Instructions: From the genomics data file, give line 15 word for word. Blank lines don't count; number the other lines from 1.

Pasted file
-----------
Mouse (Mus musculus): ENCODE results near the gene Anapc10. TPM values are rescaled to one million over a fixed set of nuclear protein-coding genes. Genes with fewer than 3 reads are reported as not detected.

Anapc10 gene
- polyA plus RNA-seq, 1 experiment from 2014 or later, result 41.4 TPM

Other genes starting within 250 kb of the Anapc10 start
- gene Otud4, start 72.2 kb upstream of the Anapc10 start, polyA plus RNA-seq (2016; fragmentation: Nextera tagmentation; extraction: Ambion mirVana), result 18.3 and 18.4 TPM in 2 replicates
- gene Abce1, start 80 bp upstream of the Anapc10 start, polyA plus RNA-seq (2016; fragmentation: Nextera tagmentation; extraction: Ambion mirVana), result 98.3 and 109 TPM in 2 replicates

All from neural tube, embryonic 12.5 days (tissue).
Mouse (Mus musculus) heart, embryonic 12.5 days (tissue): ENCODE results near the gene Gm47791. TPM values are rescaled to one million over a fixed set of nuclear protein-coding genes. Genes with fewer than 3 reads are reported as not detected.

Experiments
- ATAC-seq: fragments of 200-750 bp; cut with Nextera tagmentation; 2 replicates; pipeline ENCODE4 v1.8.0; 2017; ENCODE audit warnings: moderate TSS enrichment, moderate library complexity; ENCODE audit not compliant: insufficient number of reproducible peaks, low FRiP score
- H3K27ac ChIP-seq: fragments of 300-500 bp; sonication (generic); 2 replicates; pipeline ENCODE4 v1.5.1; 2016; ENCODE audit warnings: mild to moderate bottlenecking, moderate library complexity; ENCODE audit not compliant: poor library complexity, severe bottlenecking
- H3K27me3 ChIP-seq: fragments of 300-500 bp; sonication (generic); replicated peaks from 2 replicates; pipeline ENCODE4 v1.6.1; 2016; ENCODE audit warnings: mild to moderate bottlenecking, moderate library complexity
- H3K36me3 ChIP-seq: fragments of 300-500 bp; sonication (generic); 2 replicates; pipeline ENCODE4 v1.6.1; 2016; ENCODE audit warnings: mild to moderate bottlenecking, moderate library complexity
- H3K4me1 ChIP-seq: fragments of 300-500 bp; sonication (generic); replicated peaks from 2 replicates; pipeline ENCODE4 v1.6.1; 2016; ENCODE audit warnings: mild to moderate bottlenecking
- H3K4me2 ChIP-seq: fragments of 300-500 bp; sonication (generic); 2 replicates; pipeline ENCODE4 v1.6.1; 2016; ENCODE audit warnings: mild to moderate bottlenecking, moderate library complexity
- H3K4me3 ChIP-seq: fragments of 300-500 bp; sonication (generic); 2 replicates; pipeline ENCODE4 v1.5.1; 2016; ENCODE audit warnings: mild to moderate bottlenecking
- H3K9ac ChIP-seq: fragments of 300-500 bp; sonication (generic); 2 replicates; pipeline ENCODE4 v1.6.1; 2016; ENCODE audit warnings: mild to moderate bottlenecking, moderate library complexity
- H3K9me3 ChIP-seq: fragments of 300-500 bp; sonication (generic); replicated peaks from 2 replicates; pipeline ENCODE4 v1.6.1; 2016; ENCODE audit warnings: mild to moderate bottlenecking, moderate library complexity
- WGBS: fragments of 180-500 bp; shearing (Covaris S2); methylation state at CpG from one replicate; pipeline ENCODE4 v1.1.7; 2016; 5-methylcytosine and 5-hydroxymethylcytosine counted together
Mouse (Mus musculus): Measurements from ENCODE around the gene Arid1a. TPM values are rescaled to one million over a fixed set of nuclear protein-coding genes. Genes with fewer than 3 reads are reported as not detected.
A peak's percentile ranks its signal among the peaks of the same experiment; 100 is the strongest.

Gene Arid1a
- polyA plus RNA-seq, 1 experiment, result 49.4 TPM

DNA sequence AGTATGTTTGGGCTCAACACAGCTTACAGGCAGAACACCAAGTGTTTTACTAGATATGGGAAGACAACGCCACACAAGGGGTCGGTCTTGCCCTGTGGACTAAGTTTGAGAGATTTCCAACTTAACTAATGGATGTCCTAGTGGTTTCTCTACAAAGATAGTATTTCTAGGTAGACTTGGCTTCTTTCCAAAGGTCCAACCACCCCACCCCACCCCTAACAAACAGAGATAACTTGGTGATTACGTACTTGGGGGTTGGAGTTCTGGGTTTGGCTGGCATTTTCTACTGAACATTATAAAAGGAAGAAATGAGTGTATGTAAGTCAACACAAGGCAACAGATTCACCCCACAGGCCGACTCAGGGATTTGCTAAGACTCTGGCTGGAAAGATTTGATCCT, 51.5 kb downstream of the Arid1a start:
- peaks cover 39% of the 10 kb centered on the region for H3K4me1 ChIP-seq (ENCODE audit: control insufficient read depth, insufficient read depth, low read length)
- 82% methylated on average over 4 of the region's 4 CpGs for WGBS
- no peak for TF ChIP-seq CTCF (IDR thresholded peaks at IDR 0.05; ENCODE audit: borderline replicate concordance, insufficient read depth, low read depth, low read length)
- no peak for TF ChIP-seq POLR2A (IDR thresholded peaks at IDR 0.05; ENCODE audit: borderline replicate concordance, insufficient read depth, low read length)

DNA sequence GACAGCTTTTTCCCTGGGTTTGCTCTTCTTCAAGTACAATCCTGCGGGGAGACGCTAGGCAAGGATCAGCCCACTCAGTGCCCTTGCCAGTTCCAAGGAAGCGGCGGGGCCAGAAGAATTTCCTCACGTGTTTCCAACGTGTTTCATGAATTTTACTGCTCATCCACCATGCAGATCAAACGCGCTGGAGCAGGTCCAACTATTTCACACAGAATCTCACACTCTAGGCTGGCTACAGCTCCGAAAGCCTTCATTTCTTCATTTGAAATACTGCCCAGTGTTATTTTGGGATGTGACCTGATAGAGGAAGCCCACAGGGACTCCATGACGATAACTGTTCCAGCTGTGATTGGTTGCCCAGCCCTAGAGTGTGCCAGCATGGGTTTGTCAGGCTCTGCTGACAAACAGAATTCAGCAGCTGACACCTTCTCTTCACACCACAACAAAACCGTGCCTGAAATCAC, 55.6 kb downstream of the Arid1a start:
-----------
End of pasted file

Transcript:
- H3K4me2 ChIP-seq: fragments of 300-500 bp; sonication (generic); 2 replicates; pipeline ENCODE4 v1.6.1; 2016; ENCODE audit warnings: mild to moderate bottlenecking, moderate library complexity